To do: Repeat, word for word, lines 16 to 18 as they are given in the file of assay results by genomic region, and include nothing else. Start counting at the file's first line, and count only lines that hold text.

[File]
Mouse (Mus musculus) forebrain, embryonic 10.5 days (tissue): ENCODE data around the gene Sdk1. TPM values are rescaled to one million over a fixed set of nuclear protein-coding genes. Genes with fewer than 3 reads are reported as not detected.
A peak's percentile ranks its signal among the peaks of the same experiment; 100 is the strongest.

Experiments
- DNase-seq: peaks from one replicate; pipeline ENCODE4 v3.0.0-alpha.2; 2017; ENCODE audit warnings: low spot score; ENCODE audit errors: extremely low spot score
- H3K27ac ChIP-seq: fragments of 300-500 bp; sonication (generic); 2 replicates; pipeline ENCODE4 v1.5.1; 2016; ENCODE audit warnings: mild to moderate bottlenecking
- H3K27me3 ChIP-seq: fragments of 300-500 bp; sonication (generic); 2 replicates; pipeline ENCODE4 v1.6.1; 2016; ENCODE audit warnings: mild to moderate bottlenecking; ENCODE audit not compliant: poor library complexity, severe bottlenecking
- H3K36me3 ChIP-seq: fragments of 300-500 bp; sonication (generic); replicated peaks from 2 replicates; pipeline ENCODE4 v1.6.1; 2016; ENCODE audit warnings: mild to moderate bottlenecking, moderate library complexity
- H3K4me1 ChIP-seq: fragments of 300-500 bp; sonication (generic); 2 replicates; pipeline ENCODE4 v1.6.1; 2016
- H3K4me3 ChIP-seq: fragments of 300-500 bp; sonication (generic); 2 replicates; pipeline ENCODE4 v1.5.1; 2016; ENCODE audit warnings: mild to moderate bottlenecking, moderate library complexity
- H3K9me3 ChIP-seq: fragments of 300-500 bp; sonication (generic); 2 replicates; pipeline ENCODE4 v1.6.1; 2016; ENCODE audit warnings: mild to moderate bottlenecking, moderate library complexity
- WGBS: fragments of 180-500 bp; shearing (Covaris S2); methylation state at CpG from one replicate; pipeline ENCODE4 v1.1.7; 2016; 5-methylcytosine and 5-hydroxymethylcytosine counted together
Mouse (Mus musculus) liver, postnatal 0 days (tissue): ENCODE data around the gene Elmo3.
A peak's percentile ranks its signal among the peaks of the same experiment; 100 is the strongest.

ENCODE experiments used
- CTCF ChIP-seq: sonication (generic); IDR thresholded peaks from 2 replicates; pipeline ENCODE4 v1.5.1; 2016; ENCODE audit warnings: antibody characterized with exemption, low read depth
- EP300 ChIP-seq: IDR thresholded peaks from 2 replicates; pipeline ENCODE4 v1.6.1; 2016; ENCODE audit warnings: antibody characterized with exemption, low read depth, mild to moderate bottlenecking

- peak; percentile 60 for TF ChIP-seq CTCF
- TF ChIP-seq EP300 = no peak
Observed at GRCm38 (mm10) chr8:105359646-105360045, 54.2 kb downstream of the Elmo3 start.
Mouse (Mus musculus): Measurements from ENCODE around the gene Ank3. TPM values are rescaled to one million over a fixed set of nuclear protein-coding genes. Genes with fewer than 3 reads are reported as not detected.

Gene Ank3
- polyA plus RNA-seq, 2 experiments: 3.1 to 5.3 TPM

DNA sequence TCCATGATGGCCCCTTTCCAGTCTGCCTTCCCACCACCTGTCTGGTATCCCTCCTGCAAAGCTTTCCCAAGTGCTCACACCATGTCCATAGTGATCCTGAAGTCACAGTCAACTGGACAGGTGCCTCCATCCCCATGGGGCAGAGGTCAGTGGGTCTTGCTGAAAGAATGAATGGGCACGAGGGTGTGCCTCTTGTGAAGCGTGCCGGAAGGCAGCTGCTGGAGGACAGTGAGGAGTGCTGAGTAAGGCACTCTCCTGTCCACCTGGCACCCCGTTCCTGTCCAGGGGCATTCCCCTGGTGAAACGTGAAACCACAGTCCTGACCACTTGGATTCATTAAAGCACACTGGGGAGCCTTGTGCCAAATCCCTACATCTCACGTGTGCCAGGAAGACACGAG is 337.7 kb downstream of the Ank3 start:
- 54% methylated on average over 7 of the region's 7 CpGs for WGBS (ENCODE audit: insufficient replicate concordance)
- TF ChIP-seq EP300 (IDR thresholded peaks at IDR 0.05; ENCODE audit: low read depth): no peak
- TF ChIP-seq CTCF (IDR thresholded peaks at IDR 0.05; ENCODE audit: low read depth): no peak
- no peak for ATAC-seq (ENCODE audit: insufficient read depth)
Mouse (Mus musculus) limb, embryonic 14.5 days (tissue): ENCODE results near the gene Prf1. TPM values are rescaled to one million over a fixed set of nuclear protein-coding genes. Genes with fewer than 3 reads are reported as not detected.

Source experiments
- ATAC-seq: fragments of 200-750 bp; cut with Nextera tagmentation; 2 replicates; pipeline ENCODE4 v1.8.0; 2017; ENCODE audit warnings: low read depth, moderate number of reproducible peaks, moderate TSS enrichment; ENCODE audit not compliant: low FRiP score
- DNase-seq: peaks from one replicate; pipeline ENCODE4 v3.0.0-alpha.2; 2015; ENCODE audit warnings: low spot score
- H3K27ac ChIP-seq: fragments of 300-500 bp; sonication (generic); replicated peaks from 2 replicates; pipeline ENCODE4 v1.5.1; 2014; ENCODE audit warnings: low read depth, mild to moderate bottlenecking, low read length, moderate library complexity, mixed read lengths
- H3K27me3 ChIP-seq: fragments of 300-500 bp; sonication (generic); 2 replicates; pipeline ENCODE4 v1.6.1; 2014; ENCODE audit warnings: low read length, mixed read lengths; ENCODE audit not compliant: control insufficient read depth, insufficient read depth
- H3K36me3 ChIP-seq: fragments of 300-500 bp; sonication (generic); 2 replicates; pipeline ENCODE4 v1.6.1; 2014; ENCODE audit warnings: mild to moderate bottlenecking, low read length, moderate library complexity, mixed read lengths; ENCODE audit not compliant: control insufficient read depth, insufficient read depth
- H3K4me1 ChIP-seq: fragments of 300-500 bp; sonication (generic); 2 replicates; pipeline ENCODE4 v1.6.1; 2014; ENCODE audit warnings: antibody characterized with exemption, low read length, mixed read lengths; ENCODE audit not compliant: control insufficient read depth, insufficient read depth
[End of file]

- EP300 ChIP-seq: IDR thresholded peaks from 2 replicates; pipeline ENCODE4 v1.6.1; 2016; ENCODE audit warnings: antibody characterized with exemption, low read depth, mild to moderate bottlenecking

- peak; percentile 60 for TF ChIP-seq CTCF
- TF ChIP-seq EP300 = no peak